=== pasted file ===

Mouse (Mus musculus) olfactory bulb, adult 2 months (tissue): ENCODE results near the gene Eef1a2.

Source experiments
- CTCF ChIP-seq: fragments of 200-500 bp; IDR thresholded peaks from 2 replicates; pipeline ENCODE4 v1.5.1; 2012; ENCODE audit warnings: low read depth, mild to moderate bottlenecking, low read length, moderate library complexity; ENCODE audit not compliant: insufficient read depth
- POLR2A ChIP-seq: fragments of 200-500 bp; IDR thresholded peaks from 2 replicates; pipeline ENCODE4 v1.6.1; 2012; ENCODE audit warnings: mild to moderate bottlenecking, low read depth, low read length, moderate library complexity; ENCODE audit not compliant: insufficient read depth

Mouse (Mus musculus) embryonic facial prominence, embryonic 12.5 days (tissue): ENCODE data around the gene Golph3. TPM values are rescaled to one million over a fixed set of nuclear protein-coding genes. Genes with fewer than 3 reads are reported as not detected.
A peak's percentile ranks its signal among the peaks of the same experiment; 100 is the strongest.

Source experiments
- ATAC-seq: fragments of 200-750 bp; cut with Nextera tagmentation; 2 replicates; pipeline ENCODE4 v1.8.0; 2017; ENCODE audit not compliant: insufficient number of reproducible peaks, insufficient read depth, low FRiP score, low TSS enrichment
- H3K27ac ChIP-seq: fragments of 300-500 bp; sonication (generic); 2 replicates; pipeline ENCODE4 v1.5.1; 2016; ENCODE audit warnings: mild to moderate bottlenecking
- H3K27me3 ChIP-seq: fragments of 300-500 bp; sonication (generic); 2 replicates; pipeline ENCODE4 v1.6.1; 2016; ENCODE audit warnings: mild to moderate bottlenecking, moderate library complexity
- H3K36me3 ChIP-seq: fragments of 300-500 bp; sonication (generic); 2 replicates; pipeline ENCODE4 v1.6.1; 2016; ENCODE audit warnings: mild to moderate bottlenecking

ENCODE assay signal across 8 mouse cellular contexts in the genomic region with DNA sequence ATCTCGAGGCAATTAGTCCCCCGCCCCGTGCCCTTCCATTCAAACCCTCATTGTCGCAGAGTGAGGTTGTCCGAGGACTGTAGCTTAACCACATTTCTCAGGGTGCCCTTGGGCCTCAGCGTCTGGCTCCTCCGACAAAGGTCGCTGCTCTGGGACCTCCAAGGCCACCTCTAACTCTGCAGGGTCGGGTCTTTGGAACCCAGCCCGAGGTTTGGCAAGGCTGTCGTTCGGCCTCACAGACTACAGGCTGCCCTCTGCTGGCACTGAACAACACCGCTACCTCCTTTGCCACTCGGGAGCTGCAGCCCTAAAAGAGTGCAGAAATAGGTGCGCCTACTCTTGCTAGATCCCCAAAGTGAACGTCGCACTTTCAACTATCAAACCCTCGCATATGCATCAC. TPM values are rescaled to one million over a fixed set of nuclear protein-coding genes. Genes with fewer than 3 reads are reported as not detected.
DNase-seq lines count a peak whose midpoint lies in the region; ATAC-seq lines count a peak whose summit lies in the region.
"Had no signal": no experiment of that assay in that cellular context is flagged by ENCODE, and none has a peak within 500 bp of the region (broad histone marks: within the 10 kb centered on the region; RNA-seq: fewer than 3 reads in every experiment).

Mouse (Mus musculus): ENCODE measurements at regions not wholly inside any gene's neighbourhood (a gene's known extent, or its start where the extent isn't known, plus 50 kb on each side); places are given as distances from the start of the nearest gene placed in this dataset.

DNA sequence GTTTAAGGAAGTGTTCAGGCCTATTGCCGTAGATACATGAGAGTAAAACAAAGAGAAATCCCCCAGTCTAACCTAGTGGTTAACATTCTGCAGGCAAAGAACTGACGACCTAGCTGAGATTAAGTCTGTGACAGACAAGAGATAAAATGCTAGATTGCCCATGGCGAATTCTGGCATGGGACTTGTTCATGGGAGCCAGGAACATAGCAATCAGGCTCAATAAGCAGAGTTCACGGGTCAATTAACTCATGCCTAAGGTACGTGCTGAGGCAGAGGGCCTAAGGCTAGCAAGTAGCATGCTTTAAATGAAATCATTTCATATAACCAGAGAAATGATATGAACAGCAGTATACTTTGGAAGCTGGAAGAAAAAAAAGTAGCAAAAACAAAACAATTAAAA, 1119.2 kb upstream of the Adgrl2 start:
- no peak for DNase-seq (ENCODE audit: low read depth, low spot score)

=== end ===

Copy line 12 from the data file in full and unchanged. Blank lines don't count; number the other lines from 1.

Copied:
ENCODE assay signal across 8 mouse cellular contexts in the genomic region with DNA sequence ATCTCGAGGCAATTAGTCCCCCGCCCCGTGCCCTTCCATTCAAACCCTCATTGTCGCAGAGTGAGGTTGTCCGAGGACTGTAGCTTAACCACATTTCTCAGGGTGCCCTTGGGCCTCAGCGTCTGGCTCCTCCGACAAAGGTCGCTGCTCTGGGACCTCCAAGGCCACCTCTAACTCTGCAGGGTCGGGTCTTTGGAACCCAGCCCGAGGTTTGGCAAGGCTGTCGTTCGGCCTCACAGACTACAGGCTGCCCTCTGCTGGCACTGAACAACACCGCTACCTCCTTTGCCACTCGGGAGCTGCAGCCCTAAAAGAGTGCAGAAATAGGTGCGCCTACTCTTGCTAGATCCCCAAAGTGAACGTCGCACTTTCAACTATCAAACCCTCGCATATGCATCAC. TPM values are rescaled to one million over a fixed set of nuclear protein-coding genes. Genes with fewer than 3 reads are reported as not detected.